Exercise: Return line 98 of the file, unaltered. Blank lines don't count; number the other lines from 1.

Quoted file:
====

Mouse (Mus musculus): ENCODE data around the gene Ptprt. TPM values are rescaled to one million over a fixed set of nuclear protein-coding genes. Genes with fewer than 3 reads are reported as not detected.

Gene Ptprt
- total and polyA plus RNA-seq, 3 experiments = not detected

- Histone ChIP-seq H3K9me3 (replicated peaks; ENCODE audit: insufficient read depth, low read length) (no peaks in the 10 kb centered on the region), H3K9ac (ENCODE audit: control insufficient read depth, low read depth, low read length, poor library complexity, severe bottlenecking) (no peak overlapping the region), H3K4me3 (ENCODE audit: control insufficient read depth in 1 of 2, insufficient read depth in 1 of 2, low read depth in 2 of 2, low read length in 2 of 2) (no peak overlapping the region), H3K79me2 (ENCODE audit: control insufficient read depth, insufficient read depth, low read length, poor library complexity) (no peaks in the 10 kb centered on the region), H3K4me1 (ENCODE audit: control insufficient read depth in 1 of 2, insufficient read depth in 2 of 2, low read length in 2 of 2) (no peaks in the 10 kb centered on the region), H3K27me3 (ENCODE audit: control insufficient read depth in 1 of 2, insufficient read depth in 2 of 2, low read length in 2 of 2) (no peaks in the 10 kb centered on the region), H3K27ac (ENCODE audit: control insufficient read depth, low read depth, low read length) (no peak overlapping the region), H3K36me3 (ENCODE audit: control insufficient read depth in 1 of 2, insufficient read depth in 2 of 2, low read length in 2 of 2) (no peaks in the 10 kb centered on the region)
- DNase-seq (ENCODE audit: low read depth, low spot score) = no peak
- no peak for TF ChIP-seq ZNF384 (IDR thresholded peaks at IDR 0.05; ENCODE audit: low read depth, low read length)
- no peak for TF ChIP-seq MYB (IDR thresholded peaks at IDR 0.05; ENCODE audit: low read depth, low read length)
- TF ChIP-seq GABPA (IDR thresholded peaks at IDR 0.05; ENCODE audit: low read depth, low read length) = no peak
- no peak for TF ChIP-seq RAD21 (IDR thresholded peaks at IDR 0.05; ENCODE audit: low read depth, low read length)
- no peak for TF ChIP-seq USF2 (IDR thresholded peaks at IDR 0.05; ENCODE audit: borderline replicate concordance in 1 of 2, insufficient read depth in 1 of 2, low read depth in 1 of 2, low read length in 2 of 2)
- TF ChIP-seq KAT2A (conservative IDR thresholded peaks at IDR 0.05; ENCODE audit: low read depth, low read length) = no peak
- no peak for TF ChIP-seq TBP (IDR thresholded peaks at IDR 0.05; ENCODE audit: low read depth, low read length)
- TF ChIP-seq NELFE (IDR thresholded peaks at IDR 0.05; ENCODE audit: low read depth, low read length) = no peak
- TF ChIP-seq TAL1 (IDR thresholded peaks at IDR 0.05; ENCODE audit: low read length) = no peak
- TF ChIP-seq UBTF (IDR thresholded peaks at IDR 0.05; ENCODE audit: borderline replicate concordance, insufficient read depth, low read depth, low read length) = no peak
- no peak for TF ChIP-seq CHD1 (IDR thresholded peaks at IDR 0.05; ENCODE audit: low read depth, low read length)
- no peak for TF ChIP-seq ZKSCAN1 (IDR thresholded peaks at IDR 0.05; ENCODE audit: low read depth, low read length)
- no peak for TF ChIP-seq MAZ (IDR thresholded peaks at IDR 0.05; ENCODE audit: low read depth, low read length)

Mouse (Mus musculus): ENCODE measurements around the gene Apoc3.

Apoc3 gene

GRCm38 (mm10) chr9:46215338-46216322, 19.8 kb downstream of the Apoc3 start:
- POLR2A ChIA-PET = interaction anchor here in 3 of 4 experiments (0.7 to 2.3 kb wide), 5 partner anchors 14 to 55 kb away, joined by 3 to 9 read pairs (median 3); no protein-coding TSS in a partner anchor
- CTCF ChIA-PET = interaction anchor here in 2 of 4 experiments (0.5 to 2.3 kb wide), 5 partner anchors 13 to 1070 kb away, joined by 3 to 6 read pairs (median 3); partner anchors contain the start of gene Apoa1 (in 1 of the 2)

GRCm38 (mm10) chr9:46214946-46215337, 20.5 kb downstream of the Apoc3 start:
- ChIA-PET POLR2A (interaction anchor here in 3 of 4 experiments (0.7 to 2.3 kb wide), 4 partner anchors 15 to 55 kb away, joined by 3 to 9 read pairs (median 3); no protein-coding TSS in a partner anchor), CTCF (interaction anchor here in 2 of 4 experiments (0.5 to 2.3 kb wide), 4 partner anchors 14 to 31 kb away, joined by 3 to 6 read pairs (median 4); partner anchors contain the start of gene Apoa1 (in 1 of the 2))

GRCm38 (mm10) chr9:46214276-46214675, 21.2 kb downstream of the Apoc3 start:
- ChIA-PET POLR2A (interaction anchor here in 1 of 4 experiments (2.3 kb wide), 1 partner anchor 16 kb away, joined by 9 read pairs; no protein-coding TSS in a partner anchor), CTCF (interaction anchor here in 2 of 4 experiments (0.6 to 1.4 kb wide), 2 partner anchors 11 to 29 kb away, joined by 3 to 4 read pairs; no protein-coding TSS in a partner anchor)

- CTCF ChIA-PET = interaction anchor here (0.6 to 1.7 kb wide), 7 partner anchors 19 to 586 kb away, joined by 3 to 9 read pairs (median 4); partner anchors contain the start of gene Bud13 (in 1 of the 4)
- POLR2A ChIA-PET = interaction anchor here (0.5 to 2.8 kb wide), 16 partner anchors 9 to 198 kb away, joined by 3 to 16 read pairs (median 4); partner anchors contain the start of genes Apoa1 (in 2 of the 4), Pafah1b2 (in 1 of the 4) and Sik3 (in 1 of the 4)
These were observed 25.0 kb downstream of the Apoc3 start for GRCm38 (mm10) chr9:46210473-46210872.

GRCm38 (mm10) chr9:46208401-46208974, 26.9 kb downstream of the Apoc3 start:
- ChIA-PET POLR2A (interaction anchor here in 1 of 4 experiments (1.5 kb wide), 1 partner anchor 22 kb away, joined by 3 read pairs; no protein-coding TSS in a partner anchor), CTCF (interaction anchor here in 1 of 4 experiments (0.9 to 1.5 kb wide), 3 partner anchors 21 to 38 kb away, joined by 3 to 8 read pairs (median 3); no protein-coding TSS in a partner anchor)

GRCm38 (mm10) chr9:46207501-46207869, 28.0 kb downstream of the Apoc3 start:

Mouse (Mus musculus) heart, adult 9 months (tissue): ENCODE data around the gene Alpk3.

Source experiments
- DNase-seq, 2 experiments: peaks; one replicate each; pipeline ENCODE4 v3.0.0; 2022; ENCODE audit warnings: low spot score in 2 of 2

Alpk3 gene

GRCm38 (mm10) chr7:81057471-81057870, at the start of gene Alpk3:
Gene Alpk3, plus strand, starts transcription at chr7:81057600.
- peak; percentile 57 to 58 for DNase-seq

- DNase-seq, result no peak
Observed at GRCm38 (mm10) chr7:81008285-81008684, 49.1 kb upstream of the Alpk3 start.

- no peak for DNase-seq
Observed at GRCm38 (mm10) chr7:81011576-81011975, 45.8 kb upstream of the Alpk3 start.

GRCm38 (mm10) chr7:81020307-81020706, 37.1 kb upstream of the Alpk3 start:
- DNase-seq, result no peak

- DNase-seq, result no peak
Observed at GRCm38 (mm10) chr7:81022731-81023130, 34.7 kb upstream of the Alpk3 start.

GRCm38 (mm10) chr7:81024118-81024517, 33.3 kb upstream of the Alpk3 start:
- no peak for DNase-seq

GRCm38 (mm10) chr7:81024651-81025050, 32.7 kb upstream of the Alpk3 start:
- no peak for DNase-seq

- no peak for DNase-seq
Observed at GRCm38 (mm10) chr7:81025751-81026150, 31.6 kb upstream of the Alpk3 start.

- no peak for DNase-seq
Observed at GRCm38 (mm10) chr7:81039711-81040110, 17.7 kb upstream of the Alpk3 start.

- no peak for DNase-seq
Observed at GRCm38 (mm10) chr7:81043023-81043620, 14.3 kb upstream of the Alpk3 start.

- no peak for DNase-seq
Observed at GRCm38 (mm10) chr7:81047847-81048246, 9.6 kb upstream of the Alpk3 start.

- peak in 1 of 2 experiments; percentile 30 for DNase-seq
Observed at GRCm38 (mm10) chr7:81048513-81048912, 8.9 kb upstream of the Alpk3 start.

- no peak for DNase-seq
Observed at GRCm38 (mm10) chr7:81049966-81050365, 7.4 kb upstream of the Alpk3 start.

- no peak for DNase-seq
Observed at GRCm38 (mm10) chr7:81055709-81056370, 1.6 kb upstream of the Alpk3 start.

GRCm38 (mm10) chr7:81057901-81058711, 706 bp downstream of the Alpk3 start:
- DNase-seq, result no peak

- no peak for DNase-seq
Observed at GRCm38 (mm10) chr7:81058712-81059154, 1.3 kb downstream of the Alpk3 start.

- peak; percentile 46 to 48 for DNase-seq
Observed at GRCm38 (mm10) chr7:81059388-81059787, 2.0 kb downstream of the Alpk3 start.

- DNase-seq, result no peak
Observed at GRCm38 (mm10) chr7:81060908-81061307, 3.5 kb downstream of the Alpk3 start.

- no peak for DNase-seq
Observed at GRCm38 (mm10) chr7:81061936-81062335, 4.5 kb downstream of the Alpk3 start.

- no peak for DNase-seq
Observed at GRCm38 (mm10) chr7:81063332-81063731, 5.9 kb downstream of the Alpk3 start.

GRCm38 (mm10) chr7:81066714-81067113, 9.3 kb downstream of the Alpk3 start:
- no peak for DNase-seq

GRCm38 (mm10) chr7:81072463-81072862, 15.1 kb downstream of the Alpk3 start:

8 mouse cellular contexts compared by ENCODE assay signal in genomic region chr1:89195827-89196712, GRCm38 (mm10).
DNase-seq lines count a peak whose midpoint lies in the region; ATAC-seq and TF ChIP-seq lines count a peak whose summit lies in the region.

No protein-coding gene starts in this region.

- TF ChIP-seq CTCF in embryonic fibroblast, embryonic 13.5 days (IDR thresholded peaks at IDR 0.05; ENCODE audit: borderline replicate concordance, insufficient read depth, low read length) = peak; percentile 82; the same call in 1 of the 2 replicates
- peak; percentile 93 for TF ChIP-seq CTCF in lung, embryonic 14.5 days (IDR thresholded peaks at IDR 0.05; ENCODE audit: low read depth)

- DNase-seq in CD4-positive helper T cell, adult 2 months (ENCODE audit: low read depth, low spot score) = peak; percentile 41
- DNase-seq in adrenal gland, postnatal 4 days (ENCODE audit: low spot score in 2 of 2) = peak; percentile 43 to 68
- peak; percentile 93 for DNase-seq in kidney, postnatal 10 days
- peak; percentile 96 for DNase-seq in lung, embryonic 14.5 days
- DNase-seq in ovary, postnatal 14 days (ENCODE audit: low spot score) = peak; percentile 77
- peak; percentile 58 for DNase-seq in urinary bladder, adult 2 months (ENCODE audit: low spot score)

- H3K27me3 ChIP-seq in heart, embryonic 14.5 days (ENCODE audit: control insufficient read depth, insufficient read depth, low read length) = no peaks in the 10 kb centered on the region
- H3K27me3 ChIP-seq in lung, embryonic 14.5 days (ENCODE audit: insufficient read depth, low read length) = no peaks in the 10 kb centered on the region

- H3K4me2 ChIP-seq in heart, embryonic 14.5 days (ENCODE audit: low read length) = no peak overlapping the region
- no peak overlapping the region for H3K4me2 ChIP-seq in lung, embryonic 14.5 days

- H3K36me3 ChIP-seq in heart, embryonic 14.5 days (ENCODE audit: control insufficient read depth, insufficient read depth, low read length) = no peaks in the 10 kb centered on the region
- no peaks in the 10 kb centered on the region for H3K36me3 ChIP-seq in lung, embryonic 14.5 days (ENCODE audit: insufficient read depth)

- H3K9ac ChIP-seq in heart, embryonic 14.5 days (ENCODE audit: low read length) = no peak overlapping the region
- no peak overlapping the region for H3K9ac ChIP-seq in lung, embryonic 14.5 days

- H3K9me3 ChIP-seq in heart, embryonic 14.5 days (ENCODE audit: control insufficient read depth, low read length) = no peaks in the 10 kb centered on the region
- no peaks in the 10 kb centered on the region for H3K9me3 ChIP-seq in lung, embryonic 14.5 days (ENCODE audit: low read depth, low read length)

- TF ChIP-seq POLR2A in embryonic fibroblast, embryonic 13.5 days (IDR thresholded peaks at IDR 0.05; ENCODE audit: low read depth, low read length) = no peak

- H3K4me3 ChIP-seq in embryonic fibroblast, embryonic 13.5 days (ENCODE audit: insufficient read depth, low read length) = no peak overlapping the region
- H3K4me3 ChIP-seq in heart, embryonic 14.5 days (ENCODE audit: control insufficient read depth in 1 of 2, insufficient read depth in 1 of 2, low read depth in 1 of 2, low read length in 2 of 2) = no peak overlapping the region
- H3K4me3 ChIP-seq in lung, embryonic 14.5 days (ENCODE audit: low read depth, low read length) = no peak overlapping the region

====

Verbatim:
- no peaks in the 10 kb centered on the region for H3K36me3 ChIP-seq in lung, embryonic 14.5 days (ENCODE audit: insufficient read depth)